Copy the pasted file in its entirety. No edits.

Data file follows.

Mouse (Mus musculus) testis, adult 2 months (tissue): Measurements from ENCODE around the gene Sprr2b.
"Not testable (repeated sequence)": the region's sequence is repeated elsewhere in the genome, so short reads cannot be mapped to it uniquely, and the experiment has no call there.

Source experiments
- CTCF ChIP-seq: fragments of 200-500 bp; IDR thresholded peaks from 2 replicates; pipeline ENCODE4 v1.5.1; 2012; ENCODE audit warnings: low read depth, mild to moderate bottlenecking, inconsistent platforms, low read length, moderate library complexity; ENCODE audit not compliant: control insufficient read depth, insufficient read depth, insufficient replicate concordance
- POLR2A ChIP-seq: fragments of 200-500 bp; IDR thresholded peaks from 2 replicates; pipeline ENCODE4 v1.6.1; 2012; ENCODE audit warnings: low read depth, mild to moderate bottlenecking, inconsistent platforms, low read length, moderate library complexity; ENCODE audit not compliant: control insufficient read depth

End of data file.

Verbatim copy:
Mouse (Mus musculus) testis, adult 2 months (tissue): Measurements from ENCODE around the gene Sprr2b.
"Not testable (repeated sequence)": the region's sequence is repeated elsewhere in the genome, so short reads cannot be mapped to it uniquely, and the experiment has no call there.

Source experiments
- CTCF ChIP-seq: fragments of 200-500 bp; IDR thresholded peaks from 2 replicates; pipeline ENCODE4 v1.5.1; 2012; ENCODE audit warnings: low read depth, mild to moderate bottlenecking, inconsistent platforms, low read length, moderate library complexity; ENCODE audit not compliant: control insufficient read depth, insufficient read depth, insufficient replicate concordance
- POLR2A ChIP-seq: fragments of 200-500 bp; IDR thresholded peaks from 2 replicates; pipeline ENCODE4 v1.6.1; 2012; ENCODE audit warnings: low read depth, mild to moderate bottlenecking, inconsistent platforms, low read length, moderate library complexity; ENCODE audit not compliant: control insufficient read depth